One of the highlights of my childhood birthdays was the annual birthday card from my paternal grandparents. Every year it lay there in the bottom of our letterbox, always made of wood and with the text written in a curly, almost gothic style. Sometimes the card was actually a tiny box with an ingenious opening mechanism. Sometimes it came in the form of a tiny house with a greeting behind a door. It was always cleverly designed and not infrequently hid a banknote or lottery ticket behind a deceptive secret compartment. I understood that my grandfather had stood in his workshop for a long time to make the cards and that really meant a lot to me. Much more than 89 likes on Facebook.
The greeting card’s history is long and proud – it is said to have begun with new year greetings in ancient Egypt – but many people thought it would end in our new digital era. Who would invest time and energy in sending a physical greeting card when an SMS with a nice smiley is just a few keyboard taps away? The answer is: many, many people. In the US seven billion greeting cards are sold every year; the average Briton buys 33 cards per year and in Sweden we send about 30 million cards around Christmas and New Year alone. The fact is that the development of digital technology appears to have strengthened the greeting card industry rather than killed it off. As a counter-reaction to getting our quick digital kicks in the form of likes and comments, we have begun to increasingly appreciate what is physical, slow and tangible. Mincing up meat for our own food, reading a printed newspaper at breakfast or receiving a physical card in the post is a luxury in our ever-more highly stressed and transient world.
In the UK, where people send the most greeting cards per capita, card sales were worth an incredible 1.75 billion pounds in 2016 alone. The popularity of greeting cards in the British Isles is said to have originated in the mid-19th century, when modern printing technology and new kinds of paper made it possible to mass produce cards with motifs created by the best illustrators of the age. That, together with a new, cheaper postal service, the penny post, created an explosion of interest.
“Ever since then, the market has been strong here in the UK and now it’s unusual for a week to go by without someone in a British household buying, sending or receiving a greeting card,” explains Lucio Santoro, CEO of one of the UK’s leading greeting card companies, Santoro Ltd. “British people are not known for expressing their emotions so openly in person as those of, say, Mediterraean cultures, but are extremely fond of expressing themselves through greeting cards.”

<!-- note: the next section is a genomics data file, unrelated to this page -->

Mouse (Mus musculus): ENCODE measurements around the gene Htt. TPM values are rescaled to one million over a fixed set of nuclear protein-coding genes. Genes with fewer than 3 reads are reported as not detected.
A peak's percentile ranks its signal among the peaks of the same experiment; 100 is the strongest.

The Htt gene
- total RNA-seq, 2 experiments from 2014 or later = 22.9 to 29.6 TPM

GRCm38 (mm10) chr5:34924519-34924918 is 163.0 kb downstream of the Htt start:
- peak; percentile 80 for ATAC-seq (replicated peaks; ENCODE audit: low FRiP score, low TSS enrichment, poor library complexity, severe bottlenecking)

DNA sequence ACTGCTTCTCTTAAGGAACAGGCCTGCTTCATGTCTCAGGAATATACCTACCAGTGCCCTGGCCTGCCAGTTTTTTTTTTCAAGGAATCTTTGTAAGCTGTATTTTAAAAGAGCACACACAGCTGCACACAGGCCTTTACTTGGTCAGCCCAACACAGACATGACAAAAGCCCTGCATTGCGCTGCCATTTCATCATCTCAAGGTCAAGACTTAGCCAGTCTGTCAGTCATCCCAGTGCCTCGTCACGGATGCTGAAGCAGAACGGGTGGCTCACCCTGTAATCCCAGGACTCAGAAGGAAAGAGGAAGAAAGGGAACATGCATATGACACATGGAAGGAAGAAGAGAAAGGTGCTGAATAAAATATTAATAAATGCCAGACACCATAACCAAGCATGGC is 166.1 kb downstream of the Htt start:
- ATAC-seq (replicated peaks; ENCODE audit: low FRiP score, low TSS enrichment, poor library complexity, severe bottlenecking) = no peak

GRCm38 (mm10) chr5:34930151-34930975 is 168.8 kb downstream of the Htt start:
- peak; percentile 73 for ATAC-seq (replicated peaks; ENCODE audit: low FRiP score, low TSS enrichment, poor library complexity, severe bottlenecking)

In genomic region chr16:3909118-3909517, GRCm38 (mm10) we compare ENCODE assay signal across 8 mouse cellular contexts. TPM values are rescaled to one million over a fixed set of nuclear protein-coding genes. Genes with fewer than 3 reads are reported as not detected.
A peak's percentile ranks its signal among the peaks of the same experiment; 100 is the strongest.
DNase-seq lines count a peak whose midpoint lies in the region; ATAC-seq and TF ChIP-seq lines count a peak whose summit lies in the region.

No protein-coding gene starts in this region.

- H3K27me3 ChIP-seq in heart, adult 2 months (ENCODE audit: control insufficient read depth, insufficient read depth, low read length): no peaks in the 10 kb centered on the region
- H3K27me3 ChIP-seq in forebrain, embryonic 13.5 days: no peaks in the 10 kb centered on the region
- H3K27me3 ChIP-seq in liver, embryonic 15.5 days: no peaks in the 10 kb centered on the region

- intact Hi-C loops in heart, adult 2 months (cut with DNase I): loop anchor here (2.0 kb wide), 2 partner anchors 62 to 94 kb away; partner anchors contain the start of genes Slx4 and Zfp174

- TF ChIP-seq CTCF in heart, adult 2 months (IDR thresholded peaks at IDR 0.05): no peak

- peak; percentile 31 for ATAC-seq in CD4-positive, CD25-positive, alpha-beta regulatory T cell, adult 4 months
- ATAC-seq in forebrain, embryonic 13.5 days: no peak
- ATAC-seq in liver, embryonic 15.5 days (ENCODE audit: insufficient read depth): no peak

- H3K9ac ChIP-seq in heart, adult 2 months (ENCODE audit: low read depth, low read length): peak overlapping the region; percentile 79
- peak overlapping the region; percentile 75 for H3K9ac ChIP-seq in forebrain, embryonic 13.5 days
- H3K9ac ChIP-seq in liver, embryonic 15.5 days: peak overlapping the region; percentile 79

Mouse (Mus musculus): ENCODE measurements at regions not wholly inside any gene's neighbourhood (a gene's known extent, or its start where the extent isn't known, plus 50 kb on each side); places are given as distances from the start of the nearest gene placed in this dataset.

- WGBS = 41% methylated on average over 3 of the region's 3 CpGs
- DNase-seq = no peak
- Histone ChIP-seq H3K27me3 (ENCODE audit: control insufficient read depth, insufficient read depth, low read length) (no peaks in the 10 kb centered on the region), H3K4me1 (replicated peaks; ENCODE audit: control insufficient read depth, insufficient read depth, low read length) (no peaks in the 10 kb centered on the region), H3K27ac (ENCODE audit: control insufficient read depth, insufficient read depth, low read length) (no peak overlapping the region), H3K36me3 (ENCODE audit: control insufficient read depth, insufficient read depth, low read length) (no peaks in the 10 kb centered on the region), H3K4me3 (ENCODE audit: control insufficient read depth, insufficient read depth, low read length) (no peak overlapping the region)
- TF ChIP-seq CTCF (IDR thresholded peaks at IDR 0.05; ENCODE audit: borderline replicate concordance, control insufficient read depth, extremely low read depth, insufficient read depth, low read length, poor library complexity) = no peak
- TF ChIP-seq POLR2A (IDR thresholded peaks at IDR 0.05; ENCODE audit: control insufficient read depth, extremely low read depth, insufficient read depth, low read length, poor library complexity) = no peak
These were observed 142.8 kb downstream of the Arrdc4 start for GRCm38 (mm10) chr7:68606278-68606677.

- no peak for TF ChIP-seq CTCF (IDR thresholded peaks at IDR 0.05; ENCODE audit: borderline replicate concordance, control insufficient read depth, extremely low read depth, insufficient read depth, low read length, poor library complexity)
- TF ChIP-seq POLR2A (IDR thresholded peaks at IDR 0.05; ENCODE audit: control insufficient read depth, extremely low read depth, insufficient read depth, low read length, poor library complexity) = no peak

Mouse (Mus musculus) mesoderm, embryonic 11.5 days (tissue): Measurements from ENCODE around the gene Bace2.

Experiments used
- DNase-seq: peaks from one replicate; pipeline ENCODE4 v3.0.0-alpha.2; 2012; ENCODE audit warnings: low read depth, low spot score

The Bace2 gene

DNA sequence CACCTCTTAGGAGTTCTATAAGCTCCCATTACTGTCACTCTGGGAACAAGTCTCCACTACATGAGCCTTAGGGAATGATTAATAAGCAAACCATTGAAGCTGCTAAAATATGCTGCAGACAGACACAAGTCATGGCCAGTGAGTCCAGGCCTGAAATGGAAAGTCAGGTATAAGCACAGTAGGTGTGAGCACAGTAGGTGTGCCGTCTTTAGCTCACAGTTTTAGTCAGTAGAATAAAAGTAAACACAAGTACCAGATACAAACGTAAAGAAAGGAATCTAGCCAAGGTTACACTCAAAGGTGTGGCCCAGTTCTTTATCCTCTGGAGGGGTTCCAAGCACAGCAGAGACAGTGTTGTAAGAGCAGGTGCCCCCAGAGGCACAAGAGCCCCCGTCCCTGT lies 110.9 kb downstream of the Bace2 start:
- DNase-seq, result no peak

Cards from Santoro Ltd are known for their creative design and the company has helped to drive the trend towards creating more sophisticated and innovative greeting cards. Because a congratulations card can be far more than just a cute bear drawn on a two-dimensional piece of paper.
“Here at Santoro we strive to not do anything ‘normal’ or conventional,” Lucio says. “The red thread with us is the ambition to make something innovative and to challenge the existing norms, whether that is done with the help of a new material, a special printing technique or the way we construct the cards. The inspiration can come from anywhere – such as travel, new cultures, museums or fashion.”
What characterises a perfect greeting card?
“A perfect greeting card should reflect the personality of the individual who has sent it but it should also suit the recipient and create a deep, long-lasting memory. As a manufacturer, we must therefore devote a lot of attention to what form and size the card should have and how it should be printed and finished. The weight and thickness are also essential so it will react correctly when we fold and cut it. Finally, the words and emotions must fit with the chosen illustration.”
What’s your view on the future of greeting cards – will they still be around in 50 years?
“Wherever our society is in 50 years’ time, I’m convinced we will continue to use greeting cards to express our feelings. Despite the fast and never-ending amount of information coming from all our social media, greeting cards will survive. Digital messages disappear and are forgotten within a few seconds but a greeting card – especially if it’s beautiful and unique – will be put on display for several days, weeks or months, for the rest of a person’s life.”